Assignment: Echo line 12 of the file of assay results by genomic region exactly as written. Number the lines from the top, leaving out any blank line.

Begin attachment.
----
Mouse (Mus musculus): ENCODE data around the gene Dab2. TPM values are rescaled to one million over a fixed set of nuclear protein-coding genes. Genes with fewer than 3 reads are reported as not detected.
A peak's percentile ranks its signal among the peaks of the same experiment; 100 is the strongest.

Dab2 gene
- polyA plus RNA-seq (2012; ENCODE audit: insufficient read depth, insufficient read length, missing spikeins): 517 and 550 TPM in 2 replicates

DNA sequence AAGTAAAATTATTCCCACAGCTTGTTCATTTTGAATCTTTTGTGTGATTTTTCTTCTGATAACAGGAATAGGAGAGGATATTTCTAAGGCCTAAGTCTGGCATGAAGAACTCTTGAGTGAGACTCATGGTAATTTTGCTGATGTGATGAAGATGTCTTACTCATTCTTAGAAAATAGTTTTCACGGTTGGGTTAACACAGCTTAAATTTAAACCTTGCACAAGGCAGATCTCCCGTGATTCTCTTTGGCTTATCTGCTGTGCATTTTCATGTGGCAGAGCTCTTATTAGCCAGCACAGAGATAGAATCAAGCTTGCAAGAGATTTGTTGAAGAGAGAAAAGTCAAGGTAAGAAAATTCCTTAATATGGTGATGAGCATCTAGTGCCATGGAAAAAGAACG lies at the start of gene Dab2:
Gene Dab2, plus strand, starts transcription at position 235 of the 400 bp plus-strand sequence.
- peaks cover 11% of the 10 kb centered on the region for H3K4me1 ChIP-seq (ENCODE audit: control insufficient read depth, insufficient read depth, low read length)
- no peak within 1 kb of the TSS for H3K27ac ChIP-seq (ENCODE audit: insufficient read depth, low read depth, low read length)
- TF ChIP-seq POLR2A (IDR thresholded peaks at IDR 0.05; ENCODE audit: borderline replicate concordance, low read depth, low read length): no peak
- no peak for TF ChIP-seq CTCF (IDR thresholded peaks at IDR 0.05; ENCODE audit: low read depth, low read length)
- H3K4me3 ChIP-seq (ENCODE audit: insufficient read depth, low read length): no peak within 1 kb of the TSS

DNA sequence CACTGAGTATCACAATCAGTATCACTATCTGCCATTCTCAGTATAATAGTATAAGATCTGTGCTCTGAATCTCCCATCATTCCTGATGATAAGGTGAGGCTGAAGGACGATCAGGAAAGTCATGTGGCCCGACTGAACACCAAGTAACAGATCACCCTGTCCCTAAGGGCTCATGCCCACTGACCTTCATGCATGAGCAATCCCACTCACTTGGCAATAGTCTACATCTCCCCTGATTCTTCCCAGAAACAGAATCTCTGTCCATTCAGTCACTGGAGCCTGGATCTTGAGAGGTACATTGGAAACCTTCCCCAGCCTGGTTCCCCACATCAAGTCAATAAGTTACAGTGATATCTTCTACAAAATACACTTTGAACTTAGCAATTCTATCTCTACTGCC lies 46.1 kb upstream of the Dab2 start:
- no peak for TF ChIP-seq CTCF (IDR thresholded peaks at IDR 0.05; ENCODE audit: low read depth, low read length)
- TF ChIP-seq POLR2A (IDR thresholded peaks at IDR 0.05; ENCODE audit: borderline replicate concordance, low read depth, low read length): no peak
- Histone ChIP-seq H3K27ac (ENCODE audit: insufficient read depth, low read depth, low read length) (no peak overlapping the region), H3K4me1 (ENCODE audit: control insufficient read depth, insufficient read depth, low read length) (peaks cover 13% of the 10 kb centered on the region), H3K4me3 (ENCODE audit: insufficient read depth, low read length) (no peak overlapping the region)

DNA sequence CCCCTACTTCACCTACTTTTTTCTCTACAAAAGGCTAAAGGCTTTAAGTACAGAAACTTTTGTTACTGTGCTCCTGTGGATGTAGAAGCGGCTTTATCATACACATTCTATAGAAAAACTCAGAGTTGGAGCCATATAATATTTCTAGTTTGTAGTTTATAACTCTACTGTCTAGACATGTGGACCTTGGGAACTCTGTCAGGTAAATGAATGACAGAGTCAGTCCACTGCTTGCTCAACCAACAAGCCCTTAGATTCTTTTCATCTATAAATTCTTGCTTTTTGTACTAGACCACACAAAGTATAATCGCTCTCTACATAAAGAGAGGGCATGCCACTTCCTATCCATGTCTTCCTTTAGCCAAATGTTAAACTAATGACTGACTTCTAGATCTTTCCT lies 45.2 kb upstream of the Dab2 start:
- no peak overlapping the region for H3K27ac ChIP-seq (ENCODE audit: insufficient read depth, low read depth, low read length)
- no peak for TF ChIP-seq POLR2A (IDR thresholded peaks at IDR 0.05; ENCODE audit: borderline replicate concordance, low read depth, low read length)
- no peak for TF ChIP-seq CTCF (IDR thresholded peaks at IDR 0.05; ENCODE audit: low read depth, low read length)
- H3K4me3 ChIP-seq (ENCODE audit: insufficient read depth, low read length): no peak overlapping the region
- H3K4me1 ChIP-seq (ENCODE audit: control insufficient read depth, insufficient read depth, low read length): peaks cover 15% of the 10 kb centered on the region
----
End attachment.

DNA sequence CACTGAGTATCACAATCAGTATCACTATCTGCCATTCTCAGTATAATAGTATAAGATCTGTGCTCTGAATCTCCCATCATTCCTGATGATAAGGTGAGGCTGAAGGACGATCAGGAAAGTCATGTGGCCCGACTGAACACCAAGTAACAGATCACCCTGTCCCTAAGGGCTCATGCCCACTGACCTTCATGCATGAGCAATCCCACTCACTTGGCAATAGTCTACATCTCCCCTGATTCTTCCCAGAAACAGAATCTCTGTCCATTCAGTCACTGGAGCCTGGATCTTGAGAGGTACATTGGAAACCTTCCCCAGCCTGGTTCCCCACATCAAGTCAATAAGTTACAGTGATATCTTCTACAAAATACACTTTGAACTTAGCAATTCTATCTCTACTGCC lies 46.1 kb upstream of the Dab2 start: